This remained true even if the news exposures were discordant with participants’ political affiliation.” While a 2012 study at Texas A&M found that New York Times stories about Obama’s success led to higher cortisol levels than those about Mystic Pizza or Taylor Swift among the college’s conservative student body, the authors were quick to note that “the effects we observed were within the range of normal, daily variations in cortisol,” and they pushed back against the notion of political coverage as a kind of “secondary smoke” for partisan opponents. So from an empirical perspective, it seems that both watching and reading the news, even when it scares us or disappoints us or we disagree with it, are relatively safe habits.

Natalie Bushaw, a spokeswoman for Life Time, assured the Times that when it comes to cable news at the gym, this went beyond Trump. “This has been a growing issue over years, not weeks or months,” she said. That may have been more about the gym’s desire to combat accusations of censorship in these polarized times. But she’s right that people have worried about information overload being bad for one’s health for a long time: As early as the 1840s, Victorians feared for the fate of “brain workers”—the academics, financiers, and clergymen inundated with information at rates that had previously been impossible. As the advent of commercial telegraphs and the mass production and distribution of pamphlets and periodicals radically altered the speed and frequency of communication, doctors advised those facing mental and emotional overload to “take rest,” literally checking out and retiring to, say, Davos for months or even years at a time.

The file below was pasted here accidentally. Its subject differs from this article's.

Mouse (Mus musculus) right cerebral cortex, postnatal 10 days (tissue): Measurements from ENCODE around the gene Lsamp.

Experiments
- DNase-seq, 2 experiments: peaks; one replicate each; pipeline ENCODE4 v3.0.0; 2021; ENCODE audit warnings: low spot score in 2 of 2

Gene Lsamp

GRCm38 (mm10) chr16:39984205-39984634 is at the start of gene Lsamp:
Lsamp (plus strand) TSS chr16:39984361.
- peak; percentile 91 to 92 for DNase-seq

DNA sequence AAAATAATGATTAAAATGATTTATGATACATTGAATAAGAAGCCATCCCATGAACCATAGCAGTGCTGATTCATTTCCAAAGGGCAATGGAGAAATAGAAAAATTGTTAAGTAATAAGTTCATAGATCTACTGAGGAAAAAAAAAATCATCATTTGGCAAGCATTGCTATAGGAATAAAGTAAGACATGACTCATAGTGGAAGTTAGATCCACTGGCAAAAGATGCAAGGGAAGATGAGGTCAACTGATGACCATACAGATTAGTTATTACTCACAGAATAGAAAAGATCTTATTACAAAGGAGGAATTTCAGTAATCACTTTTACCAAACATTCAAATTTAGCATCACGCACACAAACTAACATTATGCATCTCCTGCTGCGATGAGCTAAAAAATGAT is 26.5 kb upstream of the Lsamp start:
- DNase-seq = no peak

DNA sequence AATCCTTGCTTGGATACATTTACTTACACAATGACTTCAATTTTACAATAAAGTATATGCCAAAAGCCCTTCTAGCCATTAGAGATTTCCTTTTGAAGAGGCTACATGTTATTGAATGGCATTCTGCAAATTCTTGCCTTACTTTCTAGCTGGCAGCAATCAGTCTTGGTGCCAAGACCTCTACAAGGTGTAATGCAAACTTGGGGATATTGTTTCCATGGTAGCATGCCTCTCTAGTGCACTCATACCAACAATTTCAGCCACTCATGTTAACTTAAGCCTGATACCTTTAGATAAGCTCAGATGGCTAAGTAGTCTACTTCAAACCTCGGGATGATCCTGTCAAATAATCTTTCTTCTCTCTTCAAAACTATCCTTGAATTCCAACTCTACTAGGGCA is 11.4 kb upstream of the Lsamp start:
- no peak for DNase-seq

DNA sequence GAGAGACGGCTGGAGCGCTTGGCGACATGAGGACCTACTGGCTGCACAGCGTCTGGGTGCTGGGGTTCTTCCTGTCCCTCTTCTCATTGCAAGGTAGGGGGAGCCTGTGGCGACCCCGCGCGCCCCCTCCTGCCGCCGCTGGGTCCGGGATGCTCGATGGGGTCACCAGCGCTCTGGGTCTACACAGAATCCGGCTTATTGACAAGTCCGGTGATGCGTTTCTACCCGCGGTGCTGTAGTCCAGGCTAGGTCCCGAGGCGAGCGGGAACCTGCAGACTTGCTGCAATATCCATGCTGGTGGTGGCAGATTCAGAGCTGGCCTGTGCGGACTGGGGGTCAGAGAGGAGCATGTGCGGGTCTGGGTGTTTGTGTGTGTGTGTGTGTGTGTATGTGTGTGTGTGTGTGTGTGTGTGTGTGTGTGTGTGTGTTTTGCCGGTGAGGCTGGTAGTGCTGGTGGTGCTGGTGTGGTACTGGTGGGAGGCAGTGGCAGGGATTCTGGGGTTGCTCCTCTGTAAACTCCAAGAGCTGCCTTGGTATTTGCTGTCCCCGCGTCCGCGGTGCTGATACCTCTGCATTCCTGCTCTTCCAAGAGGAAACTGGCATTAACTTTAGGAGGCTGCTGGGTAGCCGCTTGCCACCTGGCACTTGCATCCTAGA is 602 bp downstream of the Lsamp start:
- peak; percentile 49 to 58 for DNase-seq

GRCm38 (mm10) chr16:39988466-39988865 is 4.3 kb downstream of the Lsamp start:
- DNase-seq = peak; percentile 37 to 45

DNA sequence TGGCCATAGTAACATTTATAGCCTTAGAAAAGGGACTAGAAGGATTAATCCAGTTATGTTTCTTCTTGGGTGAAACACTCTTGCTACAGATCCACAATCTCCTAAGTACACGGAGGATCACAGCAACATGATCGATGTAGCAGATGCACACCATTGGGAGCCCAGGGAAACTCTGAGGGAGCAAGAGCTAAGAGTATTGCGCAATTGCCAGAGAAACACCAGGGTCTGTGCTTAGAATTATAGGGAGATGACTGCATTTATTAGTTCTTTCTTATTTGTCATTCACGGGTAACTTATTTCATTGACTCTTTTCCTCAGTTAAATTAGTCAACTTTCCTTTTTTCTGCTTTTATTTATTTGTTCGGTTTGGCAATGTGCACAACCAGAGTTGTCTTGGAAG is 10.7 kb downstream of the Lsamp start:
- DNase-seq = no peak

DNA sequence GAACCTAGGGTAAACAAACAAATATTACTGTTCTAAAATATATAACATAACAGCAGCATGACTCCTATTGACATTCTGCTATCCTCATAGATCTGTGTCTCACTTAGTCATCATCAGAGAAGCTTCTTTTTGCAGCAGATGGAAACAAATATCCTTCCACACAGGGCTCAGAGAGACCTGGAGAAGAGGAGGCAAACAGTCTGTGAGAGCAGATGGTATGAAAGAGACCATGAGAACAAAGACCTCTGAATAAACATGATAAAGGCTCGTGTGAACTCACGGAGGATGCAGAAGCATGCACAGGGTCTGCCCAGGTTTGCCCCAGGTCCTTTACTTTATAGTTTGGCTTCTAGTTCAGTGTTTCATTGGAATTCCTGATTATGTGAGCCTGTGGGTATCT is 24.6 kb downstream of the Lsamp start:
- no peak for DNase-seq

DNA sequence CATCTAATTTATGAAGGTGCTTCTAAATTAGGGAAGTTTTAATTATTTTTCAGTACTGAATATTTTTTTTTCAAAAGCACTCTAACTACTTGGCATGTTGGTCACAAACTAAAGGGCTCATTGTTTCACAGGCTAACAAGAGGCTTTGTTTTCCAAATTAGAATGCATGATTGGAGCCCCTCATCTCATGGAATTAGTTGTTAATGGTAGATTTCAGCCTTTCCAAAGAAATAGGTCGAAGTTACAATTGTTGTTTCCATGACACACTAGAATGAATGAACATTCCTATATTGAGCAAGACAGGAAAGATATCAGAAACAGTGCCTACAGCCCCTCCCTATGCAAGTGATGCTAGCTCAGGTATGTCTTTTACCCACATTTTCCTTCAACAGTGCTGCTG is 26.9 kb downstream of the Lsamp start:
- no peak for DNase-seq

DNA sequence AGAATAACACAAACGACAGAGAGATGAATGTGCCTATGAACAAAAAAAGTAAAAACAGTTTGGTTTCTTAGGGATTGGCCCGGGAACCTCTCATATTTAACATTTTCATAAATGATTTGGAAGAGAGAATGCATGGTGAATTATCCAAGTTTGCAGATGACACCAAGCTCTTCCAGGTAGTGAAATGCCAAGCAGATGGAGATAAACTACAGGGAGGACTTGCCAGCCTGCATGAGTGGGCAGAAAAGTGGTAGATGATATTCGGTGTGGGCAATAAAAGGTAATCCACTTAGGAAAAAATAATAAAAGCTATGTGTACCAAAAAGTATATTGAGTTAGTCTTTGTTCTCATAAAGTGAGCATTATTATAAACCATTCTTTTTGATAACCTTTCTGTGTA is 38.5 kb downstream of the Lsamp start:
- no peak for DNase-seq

A six-month vacation from reality may sound tempting, perhaps even healthy considering the current state of the world. Which brings us to the crux of the issue: Things have obviously changed fundamentally since the 1840s, but they’ve also changed since 2016. It’s worth noting that while the most recent of these studies was published in 2017, volunteers were recruited between July 2014 and May 2015—in other words, well before the Trump administration or the #MeToo moment. Our current 24-hour news cycle, dominated by stories of sexual assault, environmental crises, and impending nuclear disaster, may well be more distressing than it has been in the past, and plenty has been written about what we can do to cultivate a healthier “media diet” in response. There are cases in which limiting our exposure is in fact a valid and worthwhile course of action: It’s OK (and probably even advisable) to go to bed on an election night instead of obsessively refreshing the Upshot’s robot predictor needle. And there’s no shame in choosing not to bear witness to every moment of violence, as long as we don’t shy away from what they tell us about the world we live in.

Life Time has offered its customers a compromise: The channels that have been removed from large-screen TVs are still available on smaller ones, and the gym’s Wi-Fi allows them to tune in to whatever they like on mobile phones. While it may not be scientifically necessary to take cable TV off its biggest screens, the gym is simply letting its customers make a choice about where, whether, and how much they want to engage—and that seems like a perfectly reasonable step to me.